SOLD: Albermarle Wood £42,000 Freehold
- Little London, Hurstbourne Tarrant, Hampshire
- about 3 ¼ acres
- Central England
Roe deer are regular visitors
The access track at the eastern boundary
Sun dappled clearings
A view of the beech woods
Albermarle Wood entrance
New growth on old stumps
Holly under the beech canopy
A place to enjoy the views
The secrets of the mature beech wood are many and varied. At first sight, a place of obvious natural beauty, where woodland mammals can thrive and the peace and quiet is a tonic for the visitor. Looking beyond this initial appeal, every plant and animal has its own secret history.
Native truffle fungi grow in beech woods. These fungi are ectomycorrhizal, which means they help the host tree obtain nutrients in exchange for some of the sugar the tree produces through photosynthesis. Elsewhere new life springs from decay as the sulphur tuft fungus clings to decomposing stumps.
In Celtic mythology, Fagus was the God of beech trees. It was thought to have medicinal properties – beech leaves were used to relieve swellings, and boiling the leaves could make a poultice. Forked beech twigs are also traditionally used for divining.
Beech timber is used for a variety of purposes, including fuel, furniture, cooking utensils, tool handles and sports equipment. The wood burns well and was traditionally used to smoke herring. The edible nuts, or masts, were once used to feed pigs, and in France they are still sometimes roasted and used as a coffee substitute.
Wildlife abounds, larger mammals include fallow, roe and muntjac deer which can often be seen grazing in the early morning or at dusk. Whilst the tree canopy is host to a huge variety of birdlife. An early visit will be rewarding with a chorus of birdsong.
The wood takes its name from a local nineteenth century landowner Albermarle Willoughby Dewar, possibly of the nearby country estate 'Doles' that was recorded as being surrounded by woods and copses
Nearby the pretty towns and villages of west Hampshire provide a plentiful supply of hostelries and woodland supplies. Andover in particular has a wide range of facilities having grown from a small seventeenth century wool and silk town to a large regional centre today.
These details were prepared by local manager Daniel Sharp.
The purchasers of the woodland will be asked to enter into a covenant to ensure the quiet and peaceful enjoyment of adjoining woodlands and meadows.
Predominantly beech with occasional holly and some hazel along the boundary.
Numerous minor excavations and narrow trails tell of the activity of woodland creatures after dark.
Access, tracks and footpaths
A good woodland track leads through surrounding private woodland to the entrance to Albermarle Wood.
Boundaries are indicated by pink markings on posts and trees running through the wood to the north, west and south. The eastern boundary is with the access track leading to the wood.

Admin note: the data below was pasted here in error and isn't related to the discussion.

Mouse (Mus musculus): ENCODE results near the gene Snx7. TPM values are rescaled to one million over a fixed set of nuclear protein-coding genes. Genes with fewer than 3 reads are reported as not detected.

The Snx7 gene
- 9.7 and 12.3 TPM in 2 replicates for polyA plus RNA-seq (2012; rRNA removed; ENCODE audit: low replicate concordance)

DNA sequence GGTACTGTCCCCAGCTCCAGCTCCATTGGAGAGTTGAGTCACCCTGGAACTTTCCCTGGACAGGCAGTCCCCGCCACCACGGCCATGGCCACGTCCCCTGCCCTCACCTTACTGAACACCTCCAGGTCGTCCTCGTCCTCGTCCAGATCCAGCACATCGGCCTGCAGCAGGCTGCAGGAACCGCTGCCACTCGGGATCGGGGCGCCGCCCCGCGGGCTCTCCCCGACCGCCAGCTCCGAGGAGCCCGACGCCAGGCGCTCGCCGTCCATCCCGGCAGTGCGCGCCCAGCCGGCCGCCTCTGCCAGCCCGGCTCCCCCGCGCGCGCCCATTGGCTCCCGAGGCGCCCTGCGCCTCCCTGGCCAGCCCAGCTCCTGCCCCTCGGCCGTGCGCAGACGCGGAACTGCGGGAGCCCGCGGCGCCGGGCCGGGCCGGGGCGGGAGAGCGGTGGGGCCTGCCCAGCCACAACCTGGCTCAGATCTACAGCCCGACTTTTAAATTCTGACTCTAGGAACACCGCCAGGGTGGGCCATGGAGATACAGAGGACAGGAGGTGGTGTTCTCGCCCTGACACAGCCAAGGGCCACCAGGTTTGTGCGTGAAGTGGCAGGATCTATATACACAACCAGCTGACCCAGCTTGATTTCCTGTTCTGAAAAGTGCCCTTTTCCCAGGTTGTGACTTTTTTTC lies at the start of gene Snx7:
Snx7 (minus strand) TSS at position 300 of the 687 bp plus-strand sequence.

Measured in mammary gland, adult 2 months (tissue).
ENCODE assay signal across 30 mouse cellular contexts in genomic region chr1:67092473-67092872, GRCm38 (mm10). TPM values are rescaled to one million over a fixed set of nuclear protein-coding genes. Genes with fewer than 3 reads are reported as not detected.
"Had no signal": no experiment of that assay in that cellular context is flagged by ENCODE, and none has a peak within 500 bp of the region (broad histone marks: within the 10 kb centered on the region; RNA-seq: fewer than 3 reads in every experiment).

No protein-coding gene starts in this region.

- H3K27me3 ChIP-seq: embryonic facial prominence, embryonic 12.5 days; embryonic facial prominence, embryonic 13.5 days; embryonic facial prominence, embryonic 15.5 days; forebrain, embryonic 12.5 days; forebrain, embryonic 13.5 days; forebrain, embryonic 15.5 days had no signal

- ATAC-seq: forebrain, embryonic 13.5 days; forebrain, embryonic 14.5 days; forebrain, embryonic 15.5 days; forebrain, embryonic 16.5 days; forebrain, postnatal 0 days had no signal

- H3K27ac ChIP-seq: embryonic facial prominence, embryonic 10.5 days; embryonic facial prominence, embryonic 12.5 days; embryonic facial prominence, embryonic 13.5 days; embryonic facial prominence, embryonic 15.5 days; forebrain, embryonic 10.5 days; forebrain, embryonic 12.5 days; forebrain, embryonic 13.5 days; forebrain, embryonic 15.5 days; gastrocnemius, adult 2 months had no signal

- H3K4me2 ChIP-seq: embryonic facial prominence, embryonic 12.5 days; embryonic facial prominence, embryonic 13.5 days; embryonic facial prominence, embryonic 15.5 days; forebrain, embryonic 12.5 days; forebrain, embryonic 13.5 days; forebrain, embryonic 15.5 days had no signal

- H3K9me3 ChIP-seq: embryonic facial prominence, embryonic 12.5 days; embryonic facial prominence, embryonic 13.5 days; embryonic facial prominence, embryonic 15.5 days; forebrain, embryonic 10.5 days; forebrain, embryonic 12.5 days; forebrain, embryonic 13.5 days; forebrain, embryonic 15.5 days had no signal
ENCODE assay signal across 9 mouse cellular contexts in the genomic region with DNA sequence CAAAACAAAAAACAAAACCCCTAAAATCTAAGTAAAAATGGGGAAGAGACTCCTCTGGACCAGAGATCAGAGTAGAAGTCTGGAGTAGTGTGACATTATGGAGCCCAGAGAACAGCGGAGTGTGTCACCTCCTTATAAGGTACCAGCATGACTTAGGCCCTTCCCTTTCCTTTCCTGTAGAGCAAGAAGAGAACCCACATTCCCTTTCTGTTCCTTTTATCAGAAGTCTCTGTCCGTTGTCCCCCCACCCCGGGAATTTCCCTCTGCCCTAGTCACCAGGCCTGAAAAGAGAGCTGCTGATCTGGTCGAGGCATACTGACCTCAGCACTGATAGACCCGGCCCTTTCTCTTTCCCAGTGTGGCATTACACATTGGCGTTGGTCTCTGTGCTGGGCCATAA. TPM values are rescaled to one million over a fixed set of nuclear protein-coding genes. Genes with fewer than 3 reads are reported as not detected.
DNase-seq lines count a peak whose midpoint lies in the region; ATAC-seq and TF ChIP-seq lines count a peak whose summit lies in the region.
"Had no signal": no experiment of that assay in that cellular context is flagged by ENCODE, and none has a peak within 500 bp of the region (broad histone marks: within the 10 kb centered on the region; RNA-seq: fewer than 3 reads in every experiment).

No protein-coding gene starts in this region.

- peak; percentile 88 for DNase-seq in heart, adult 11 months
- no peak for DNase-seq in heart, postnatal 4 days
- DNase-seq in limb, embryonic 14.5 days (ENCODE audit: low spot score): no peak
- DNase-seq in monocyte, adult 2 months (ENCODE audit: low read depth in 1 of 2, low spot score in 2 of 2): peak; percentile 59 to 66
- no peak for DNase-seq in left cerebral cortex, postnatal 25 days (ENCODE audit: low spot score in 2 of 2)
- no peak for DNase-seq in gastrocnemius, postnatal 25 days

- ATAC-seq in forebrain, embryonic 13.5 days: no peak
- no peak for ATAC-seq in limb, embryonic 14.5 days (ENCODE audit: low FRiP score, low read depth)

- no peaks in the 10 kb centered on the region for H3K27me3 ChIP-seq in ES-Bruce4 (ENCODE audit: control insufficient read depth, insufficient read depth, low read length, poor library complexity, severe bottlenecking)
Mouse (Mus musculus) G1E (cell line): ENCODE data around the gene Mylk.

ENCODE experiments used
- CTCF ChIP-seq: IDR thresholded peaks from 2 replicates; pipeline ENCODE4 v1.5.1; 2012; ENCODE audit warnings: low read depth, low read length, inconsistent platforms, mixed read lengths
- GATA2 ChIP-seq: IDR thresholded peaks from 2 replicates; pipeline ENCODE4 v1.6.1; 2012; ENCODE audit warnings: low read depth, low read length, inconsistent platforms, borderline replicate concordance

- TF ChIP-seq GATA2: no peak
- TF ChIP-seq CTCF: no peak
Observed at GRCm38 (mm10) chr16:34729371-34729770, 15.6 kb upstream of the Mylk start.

Find this wood
This wood is now sold, please do not visit the wood without the permission of the owner.
- OS Landranger: OS No. 185
- Grid ref: SU 375 504
- Nearest post code: SP11 6JQ
- GPS coordinates: 51.2519, -1.46379
From the A303 leave at the Andover exit signed for the A343 and head north to Hurstbourne Tarrant and Newbury. A mile or so after passing through the village of Enham Alamein there is a turning on your right to Little London. If you are approaching from the north along the A343 then this turning is on your left about a mile or so after passing through the village of Hurstbourne Tarrant.
Continue down this country lane for about a mile until you reach Little London and then turn left into the village on a right hand bend. The road will then lead you through Little London, between the houses and then along a lane with woodland either side. After 500 metres you will reach the entrance to the woods on your left. The gate here is kept locked but you can stop here and continue on foot straight along the woodland track. Albermarle Wood is set deep within this larger area of woodland and you will need to allow plenty of time for your visit to get there.
Vehicular access rights will be given to the new owner.
Continue straight ahead along the track for 600 metres where, at the second crossroads of woodland tracks turn left and after 100 metres the entrance to Albermarle Wood is on your right.
Sat Nav / GPS note: The post code SP11 6JQ is for the point shown on the location map by the red dot.
Please note this wood is owned by woodlands.co.uk.
Our regional managers are often out working in our woodlands, so if you email an offer and want to be sure it has been received, please phone our manager on their mobile phone. The first offer at the stated price which is accepted, whether by phone or email, has priority.
Please take care when viewing as the great outdoors can contain unexpected hazards and woodlands are no exception. You should exercise common sense and caution, such as wearing appropriate footwear and avoiding visiting during high winds.
These particulars are for guidance only and, though believed to be correct, do not form part of any contract. Woodland Investment Management Ltd hereby give notice under section 21 of the Estate Agents Act 1979 of their interest in the land being sold.